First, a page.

Monday, December 6, 2010

Asian Horror Week: The Host (2006, Korea)

Hell yeah! Asian horror is not just creepy dead girls with long black hair. They do creature features, too, and this one, The Host, was AWESOME.

Synopsis is just a fancy word for plot: After some idiot dumps bottles and bottles of formaldehyde down the sink, it gets into the Han River and causes a freaky mutation. After a few years, an enormous mutated fish with legs starts wreaking havoc near the river. A young girl is taken by the monster, but when she calls one night, her family realizes she is not dead like the authorities believe and they escape capture by the government to try to save her.

Mixing elements found in classic creature features, comedy, and even a little drama, The Host is a highly entertaining flick from the folks in South Korea. The tongue-in-cheek humor lightens the mood that usually surrounds monster movies while the drama of the family's attempts to rescue their youngest member keep the tension high. 

The first time we ever see the monster is right at the beginning, as it spectacularly rampages a crowd of people enjoying a day by the river. This is when the girl, Hyun-seo, is captured and taken to the monster's lair under a bridge. Hyun-seo's father, Gang-du, who is at first presented to us as kind of a deadbeat, is one of the people to fight the monster as it knocks people down, throws them into the river, and munches on whoever gets in its way. There's a great part where a group of people run into a trailer of some sort and the creature rushes in after them, and you see people's bloody hands trying to get out of the chained door as the trailer rocks and screams are heard.

Hyun-seo's family is pursued by the government through most of the movie because the creature is believed to be the host of a deadly virus that infects those that come in contact with the creature. And it is strange that that seems to be the government's main concern rather than trying to kill the creature itself. The guys in yellow spacesuits take people hostage and do tests and junk on them, but the government or military is never once shown as trying to locate and/or eradicate the monster. Instead, it is a group of civilians, including a chick with kick ass archery skills, who brings the beast down. So I see that when it comes to biological disasters, the US government is not the only one that sucks at dealing with such situations.

The actors playing Hyun-seo, her father Gang-du, and her grandfather, aunt, and uncle all do a great job in their roles at both the comedy and the occasional drama. I'm not sure which one of these emotions the director was going for in the scene where all the family members go apeshit crying at the thought of Hyun-seo being dead but it's still a nice scene to watch. The news people taking pictures of the grieving family is perhaps one of the film's political commentaries - which also includes the bitter feelings about the US military presence in Korea.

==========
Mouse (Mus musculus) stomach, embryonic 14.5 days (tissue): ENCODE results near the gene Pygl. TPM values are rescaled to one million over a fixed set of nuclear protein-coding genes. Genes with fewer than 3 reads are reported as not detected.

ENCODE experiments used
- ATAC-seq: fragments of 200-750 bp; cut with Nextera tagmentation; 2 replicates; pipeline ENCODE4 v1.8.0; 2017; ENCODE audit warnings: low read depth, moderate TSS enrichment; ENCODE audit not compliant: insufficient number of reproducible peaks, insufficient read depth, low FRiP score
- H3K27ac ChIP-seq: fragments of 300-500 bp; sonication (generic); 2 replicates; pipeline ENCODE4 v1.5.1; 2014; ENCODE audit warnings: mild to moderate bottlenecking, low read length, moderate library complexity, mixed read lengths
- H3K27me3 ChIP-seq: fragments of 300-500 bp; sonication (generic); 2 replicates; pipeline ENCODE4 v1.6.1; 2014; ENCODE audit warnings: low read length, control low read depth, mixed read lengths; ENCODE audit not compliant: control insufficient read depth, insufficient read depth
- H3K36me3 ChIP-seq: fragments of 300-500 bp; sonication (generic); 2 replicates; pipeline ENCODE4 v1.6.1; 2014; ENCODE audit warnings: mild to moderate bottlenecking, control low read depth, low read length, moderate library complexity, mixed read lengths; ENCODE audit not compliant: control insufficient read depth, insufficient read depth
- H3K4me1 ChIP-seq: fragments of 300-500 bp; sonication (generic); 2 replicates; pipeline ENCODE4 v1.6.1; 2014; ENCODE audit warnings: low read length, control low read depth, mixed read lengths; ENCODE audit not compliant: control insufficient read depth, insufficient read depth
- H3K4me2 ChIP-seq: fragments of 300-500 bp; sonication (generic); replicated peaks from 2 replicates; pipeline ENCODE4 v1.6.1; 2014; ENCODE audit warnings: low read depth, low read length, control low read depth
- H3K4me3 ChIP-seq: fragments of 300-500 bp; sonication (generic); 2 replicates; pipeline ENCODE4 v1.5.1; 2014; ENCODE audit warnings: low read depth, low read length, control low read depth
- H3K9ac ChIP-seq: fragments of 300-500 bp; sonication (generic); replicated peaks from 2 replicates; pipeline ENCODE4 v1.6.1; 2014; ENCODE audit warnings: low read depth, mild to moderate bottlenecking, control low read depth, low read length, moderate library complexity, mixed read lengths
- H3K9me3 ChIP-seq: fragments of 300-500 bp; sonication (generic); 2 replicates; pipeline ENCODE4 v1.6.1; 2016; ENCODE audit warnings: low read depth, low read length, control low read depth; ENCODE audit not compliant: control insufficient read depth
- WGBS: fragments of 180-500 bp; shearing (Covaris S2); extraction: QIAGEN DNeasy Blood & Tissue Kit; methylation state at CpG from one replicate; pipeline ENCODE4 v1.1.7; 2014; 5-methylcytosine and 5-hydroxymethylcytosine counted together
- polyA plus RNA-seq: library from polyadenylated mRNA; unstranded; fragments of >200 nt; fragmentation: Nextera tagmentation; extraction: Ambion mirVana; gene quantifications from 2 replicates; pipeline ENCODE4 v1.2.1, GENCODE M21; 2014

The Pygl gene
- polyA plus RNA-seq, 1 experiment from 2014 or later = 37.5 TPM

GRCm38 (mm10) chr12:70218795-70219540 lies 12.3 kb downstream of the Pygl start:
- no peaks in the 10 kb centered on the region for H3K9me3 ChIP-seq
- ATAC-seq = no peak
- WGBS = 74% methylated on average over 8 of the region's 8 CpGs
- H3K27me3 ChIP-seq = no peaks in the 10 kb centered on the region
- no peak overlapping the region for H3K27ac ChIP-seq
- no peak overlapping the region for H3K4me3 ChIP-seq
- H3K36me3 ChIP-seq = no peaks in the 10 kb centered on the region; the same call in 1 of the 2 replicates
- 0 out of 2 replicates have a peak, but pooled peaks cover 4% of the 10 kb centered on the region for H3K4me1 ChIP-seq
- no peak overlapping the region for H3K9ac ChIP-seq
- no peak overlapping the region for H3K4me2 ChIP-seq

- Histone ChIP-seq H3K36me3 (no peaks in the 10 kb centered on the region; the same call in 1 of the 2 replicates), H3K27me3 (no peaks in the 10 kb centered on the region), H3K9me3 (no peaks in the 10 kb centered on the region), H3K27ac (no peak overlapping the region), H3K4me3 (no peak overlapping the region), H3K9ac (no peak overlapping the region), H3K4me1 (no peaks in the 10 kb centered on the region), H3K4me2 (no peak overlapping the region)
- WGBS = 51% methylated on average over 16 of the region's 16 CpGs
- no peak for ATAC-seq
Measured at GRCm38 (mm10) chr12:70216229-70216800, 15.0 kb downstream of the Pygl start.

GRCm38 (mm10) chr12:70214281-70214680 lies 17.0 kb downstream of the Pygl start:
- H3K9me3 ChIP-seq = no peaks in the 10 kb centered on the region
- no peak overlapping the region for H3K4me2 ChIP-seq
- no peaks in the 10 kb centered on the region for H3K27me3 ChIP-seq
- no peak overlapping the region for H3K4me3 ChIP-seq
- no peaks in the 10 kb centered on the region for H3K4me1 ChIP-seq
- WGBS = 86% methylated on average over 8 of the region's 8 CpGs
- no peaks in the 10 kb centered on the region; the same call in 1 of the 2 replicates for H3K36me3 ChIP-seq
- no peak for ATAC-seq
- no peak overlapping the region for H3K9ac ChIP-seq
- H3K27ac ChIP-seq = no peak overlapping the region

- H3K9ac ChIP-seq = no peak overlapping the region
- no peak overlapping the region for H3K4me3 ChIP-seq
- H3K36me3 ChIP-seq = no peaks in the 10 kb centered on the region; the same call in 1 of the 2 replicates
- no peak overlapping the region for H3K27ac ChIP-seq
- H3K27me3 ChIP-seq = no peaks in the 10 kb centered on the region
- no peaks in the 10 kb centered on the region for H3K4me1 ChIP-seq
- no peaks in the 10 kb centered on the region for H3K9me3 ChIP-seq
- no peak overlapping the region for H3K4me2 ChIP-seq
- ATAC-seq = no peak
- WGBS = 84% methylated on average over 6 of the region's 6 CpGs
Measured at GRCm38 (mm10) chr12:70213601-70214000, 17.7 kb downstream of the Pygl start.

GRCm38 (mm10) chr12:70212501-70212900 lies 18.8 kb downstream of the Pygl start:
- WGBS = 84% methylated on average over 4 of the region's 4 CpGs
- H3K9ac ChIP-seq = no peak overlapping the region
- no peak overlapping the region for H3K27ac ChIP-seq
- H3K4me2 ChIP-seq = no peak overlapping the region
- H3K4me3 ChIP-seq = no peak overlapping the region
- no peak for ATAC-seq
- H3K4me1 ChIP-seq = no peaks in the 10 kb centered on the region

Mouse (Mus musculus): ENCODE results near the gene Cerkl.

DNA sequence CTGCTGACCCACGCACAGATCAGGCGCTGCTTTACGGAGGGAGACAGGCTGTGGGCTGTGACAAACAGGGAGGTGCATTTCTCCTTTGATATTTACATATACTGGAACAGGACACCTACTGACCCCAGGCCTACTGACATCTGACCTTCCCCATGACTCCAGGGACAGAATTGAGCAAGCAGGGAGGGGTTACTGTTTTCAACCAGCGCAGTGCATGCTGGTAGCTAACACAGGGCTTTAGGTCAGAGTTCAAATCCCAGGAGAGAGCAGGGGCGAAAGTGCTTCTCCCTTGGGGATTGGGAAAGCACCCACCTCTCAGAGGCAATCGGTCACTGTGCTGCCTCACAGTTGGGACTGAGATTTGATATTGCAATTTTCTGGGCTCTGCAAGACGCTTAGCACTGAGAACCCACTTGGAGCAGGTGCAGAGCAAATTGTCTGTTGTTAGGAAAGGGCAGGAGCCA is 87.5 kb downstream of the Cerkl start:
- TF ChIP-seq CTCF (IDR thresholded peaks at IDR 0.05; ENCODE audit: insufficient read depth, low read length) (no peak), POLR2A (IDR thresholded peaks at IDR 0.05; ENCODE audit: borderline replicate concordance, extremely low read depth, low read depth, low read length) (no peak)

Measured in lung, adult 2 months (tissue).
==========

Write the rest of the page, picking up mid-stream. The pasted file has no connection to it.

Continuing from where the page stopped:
The creature effects are very well executed with intricate detail work on its body and movements. You can hardly tell the CG when it is engulfing a body into its mouth or doing acrobat-like moves underneath the city's bridges. The effects only waiver at the film's conclusion when the family manages to kill the creature. It is set on CG fire, and CG fire just never really looks right in any movie. They can make huge fish monster creatures look real, but for some reason fake fire always looks hokey and too obviously computer-generated.

There are some great moments dealing with the monster. Some of my favorites include a part where the creature returns to the lair where he stashes his bodies for future snacking (the lair is a dark, deep concrete tunnel) and he stands over the edge and regurgitates a slew of human bones into the tunnel. Another part is where Hyun-seo and another survivor boy has made a rope out of clothes to escape the tunnel, but it's too high for her to reach. When the creature is asleep in the tunnel, Hyun-seo runs up its back to reach the rope, but before she can climb up, the creature grabs her with its tentacles and gently sets her back on the ground. Guess he doesn't want his little pet to escape.

The Host is rather long for a monster movie, at almost two hours exactly, and while it starts off with a bang, it slows down a lot when the family gets separated. It is unclear how much time has passed since the monster made its first appearance and it probably would have helped the film more if the action was sped up. But in the same light, the scenes dealing with each family member trying to evade capture and still trying to find Hyun-seo are still interesting. Gang-du is experimented on by the government with huge needles in the collar bone and what looks like a drill to the head. Yeesh. 

The film was an international success and at the time was South Korea's highest grossing film ever. It was nominated for and won several film festival awards and made many critic's top 10 lists for 2006. I never would have thought that a creature film could be so popular amongst mainstream critics, but The Host is well deserving of its praise. Quotes called it "a knockout monster movie" and "on par with Jaws," so check this one out and see what you think.


  1. Completely agree with all of your points here, I fell in love with The Host the first time I saw it. In fact, I may even go so far as to say I fell in love with it the first time I saw the trailer, and the movie just cemented it.

  2. ah fuck, still haven't seen it. thanx for the reminder!

  3. @Mister Bones - For it being so popular, I'm surprised I never heard of it when people talk about Asian horror. I'm glad I saw it cuz now I'm in love too!

    @Maynard - Drop everything and see it now. I'm pretty sure you'd like it a lot.

  4. I saw this last year and quite liked it, definately worth a watch.